Directors cannot sit idly after learning that portfolio securities are mispriced and that fund assets may not cover investors' claims. Directors particularly independent directors have a significant oversight role and monitoring responsibility, under both state law and the Investment Company Act of 1940, as well as specific responsibilities with regard to the funds' registration statement under the Securities Act of 1933. Congress and the United States Supreme Court have made clear that under the Investment Company Act, the independent directors are the guardians of shareholder interests. The Supreme Court described that role as follows:
Congress' purpose in structuring the [Investment Company] Act as it did is clear: It "was designed to place the unaffiliated directors in the role of `independent watchdogs," who would "furnish an independent check upon the management" of investment companies. . . . In short, the structure and purpose of the [Investment Company] Act indicate that Congress entrusted to the independent directors of investment companies, exercising the authority granted to them by state law, the primary responsibility for looking after the interests of the funds' shareholders.
Burks v. Lasker, 441 U.S. 471, 484-85 (1979).
Furthermore, courts have recognized a federal cause of action that overrides state standards for a violation of a fund director's fiduciary duties to shareholders under the Investment Company Act. See Brown v. Bullock, 294 F.2d 415, 421 (2d Cir. 1961). In addressing the court's jurisdiction over a claim against independent directors of a fund, the Second Circuit held, "[I]t is unreasonable to suppose that Congress would have wished to permit its purpose to protect investments in all investment companies . . . to be frustrated if [the laws of] a particular state of incorporation should be satisfied with lower standards of fiduciary responsibility for directors than those prevailing generally," and found the Investment Company Act to "create a federal body of law giving rise to a distinct federal claim."
Moreover, Section 36(a) of the Investment Company Act authorizes the Commission to bring an action against any director who has "engaged in any act or practice constituting a breach of fiduciary duty involving personal misconduct in respect of any registered investment company" and such directors may be enjoined from acting in such capacities and may be subject to other sanctions "as may be reasonable and appropriate under the circumstances, having due regard to the protection of investors and to the effectuation of the policies declared in Section 1(b) [of the Act]." 15 U.S.C. § 80a-36(a).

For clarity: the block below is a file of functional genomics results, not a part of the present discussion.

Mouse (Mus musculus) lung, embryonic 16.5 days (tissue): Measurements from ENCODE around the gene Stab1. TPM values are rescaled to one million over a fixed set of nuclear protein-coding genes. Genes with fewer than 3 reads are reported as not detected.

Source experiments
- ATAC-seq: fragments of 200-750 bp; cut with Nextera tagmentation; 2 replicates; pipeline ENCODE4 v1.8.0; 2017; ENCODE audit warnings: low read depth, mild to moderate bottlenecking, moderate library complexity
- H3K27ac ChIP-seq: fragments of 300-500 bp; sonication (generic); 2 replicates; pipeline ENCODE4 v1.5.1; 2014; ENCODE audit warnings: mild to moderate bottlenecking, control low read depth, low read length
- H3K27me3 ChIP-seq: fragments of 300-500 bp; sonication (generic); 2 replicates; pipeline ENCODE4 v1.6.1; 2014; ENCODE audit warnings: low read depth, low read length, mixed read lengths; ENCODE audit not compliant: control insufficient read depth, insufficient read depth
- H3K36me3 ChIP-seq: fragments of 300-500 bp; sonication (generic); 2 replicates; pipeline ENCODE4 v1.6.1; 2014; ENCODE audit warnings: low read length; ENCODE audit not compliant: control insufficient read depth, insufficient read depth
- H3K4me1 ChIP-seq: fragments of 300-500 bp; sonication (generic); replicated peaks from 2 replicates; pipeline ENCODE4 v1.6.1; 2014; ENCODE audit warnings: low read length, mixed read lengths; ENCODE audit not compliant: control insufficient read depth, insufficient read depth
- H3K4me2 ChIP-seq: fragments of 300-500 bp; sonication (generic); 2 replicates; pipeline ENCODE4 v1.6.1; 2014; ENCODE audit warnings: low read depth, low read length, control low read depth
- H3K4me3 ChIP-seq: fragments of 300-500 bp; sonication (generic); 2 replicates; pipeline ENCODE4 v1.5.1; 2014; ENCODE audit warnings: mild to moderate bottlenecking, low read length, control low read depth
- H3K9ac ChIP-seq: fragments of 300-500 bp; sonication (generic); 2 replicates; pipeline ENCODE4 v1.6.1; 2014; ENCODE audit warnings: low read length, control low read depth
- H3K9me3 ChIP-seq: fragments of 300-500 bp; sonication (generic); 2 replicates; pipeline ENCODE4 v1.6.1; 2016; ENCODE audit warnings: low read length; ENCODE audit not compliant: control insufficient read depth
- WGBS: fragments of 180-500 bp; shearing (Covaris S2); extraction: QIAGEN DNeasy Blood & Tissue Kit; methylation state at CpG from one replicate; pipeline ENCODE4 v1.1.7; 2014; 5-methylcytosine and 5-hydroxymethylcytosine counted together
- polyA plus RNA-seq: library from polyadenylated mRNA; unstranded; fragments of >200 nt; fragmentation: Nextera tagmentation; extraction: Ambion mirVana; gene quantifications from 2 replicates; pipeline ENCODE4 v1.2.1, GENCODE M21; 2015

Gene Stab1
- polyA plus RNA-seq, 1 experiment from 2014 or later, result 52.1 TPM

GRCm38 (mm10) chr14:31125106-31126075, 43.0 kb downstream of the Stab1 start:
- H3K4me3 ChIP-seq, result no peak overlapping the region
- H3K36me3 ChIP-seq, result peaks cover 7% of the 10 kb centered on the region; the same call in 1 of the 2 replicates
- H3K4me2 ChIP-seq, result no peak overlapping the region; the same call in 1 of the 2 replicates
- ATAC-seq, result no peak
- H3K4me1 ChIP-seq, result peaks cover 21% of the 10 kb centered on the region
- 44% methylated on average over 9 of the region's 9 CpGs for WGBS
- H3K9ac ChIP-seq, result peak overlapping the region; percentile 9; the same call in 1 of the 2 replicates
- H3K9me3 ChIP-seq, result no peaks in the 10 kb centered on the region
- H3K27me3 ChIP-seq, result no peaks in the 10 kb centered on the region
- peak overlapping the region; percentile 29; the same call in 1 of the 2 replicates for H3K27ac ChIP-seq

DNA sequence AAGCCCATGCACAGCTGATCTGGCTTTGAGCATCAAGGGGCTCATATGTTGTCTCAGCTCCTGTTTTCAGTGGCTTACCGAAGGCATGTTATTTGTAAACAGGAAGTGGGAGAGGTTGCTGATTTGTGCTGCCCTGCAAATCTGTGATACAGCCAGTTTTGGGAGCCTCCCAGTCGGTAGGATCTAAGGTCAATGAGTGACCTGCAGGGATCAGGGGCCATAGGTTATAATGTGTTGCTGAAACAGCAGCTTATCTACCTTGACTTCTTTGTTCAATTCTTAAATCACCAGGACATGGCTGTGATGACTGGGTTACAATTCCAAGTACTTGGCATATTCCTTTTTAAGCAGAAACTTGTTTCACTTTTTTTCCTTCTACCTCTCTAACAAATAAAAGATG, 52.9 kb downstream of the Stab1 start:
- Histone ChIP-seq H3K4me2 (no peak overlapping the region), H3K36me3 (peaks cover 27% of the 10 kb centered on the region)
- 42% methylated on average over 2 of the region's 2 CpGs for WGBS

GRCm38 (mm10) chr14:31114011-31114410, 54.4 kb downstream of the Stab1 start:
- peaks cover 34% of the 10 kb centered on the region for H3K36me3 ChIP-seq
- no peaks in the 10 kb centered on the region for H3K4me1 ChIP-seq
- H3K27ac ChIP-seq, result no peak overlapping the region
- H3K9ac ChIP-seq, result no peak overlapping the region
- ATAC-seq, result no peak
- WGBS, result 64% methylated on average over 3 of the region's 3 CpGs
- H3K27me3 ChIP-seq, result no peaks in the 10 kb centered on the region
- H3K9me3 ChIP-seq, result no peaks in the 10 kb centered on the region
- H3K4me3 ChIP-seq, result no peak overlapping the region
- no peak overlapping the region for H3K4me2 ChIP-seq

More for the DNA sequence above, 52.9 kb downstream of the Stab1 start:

More particularly, while mutual fund directors are permitted by law to delegate some responsibility for pricing a fund's securities to a separate committee, each director retains responsibility to be involved in the valuation process and may not passively rely on securities valuations provided by such a committee. See In the Matter of Hartl and Lipman, Rel. No. IC-19840, 1993 WL 468571, at *4-5 (Nov. 8 1993).
Heartland Group's Board, including the Independent Directors, expressly represented in the May 1, 2000 SAI and the June 9, 2000 prospectus to shareholders that it would "monitor the issuers" of bonds held in the Funds "to assure continued liquidity" of those bonds, so that the Funds "can meet redemption requests," and therefore retained an express duty to do so. The Board admitted that it was not monitoring the liquidity of the issuers of the bonds held by the Funds.
The directors have a duty to undertake those inquiries and analyses that they represent they will undertake in the funds' filings, and their failure to undertake those actions is material and fraudulent. See In the Matter of John E. Backlund, Rel. No. IC-23634, 68 SEC Docket 2663 1999 WL 8164, at *5 (Jan. 11, 1999) (directors should have known that statements in prospectus pertaining to liquidity and value of funds' securities were false). See also In the Matter of Hartl And Lipman, Rel. No. IC-19840, 55 SEC Docket 991, 1993 WL 468571, at *5 (Nov. 8, 1993). (directors willfully aided and abetted fund's violations of antifraud provisions for material misstatement implying that directors considered various factors in valuing securities when they undertook no such independent analysis). See also In the Matter of Lloyd Blonder, Rel. No. IC-19755, 55 SEC Docket 298, 1993 WL 393615, at *3-4 (Sept. 30, 1993) (director liable for aiding and abetting fund's violations of antifraud provisions when he knew he was not reviewing the underlying financial statements of the issuers of the fund's securities or matters pertaining to the ability to sell those securities, as represented in the fund's periodic filings).
Put simply, the law in this area is well established and it is time for this Commission to hold independent fund directors fully responsible when they recklessly fail to fulfill their fiduciary duties to investors. Assuming that the staff would have been able in a litigated proceeding to prove up these facts and violations, the findings in this settled order and the sanctions imposed should have reflected the seriousness of these independent directors' misconduct. If a negotiated settlement could not be reached on this basis, I believe that the Commission and the nation's investors would have been better served by a litigated proceeding to determine the extent and egregiousness of the misconduct and the level of sanctions that are appropriate in the public interest.
They do not, and therefore, I respectfully dissent.